It has come to my attention that there has been a bit of potato-bashing going on.

The latest wave of anti-spuddism arises from a study carried out by Harvard researchers into the dietary habits of around 120,000 health professionals from around the U.S. over a period of 12+ years and published recently in the New England Journal of Medicine.

The aspect of the research which has gained most attention is the finger of blame that is pointed towards potato products when it comes to potential for weight gain. On the basis of increased daily servings, the study finds that people who were in the habit of eating French fries gained, on average, 3.35 lb after four years, while those with a predilection for potato chips (or crisps, in Irish-speak) averaged a 1.69 lb increase. If your extra helpings came in the form of boiled, baked, or mashed potatoes, the increase was a more modest 0.57 lb over the four year period.

Cue articles, such as this one, which tell you the frightening amounts of calories, fats and carbs in your average spud meal and warn that “potatoes are calorie dense, very calorie dense“. Clearly, the article implies, when it comes to spuds and my waistline, I should be afraid, very afraid. The premise and the conclusion are simplistic, to say the least. While potatoes are certainly calorie dense if you douse them in fat, a plain boiled potato (as I have mentioned on these pages before) actually has less calories than the equivalent weight of plain boiled rice, pasta or bread. Nutritionally, too, it has plenty to shout about.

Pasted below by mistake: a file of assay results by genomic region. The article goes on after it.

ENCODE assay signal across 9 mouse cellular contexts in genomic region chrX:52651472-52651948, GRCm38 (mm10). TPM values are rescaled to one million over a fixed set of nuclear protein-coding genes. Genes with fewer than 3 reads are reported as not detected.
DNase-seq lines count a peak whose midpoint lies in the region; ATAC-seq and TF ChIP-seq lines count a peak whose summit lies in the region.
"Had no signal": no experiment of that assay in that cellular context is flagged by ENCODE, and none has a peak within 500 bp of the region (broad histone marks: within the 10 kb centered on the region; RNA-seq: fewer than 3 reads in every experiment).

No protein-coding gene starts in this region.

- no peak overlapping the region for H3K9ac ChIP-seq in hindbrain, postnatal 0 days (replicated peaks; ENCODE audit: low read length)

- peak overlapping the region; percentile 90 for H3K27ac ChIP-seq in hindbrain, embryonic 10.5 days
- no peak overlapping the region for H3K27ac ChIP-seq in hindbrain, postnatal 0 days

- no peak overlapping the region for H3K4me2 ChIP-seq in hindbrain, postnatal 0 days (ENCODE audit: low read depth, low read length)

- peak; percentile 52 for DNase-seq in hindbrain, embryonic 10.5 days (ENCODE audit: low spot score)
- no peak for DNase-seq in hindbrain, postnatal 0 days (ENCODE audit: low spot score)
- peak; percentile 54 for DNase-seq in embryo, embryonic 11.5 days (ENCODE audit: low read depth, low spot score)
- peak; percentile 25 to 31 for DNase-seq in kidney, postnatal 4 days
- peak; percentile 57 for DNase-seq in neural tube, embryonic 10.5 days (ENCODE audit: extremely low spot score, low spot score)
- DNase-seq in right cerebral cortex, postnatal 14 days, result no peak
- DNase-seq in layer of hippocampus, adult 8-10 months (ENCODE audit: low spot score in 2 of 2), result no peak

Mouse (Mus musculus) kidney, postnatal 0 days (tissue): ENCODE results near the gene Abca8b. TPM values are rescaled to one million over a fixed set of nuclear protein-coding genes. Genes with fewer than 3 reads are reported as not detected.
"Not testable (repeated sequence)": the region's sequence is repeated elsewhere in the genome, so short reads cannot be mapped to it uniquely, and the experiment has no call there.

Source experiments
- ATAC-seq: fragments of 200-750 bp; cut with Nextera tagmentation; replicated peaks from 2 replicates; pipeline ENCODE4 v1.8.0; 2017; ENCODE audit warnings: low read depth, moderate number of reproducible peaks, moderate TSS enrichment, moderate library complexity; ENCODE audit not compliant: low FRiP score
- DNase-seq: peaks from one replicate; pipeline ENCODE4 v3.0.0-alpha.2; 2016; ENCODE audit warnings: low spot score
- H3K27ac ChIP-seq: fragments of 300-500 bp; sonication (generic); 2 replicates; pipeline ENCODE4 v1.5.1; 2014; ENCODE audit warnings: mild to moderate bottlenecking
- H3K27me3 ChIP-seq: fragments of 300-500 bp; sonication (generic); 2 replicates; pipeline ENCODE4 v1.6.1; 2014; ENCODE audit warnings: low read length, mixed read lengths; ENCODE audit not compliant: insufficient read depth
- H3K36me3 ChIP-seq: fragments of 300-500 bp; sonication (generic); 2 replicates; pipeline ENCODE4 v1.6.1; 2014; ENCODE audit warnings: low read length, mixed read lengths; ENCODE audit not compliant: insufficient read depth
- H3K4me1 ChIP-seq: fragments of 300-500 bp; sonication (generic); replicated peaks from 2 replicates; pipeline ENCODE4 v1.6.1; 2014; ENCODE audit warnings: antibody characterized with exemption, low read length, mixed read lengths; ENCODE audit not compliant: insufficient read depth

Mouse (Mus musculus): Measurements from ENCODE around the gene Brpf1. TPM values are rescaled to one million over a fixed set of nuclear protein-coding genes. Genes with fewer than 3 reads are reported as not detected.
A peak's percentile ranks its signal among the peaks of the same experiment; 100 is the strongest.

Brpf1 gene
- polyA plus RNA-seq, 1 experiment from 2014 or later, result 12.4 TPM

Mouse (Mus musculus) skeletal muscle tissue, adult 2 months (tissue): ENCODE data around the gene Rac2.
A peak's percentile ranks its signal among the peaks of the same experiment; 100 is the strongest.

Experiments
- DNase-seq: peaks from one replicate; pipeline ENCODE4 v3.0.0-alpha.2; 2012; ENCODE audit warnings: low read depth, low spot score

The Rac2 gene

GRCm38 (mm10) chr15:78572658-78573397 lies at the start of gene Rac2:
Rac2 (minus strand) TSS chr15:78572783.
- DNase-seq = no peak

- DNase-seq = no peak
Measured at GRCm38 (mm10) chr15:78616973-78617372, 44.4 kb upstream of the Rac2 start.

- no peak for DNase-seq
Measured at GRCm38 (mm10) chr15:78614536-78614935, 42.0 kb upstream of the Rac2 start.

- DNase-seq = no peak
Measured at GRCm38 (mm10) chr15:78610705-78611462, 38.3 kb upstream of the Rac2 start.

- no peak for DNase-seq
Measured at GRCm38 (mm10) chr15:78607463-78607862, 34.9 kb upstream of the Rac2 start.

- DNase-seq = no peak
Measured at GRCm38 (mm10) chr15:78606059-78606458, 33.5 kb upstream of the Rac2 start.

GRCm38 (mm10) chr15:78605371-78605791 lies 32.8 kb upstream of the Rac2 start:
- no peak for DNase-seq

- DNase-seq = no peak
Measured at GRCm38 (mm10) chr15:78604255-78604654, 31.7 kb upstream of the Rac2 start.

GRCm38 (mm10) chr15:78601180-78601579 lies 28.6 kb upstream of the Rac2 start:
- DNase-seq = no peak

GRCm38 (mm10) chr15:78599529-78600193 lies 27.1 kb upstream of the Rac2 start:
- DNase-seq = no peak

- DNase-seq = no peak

New potato

These, my friends, are not the problem

Other quotes such as this found here are also, I think, unhelpful.

The problem, said study co-author Dr. Walter Willett, chairman of the nutrition department at the Harvard School of Public Health, is that “we don’t eat potatoes raw, so it’s easier [for the body] to transform the starch to glucose.”

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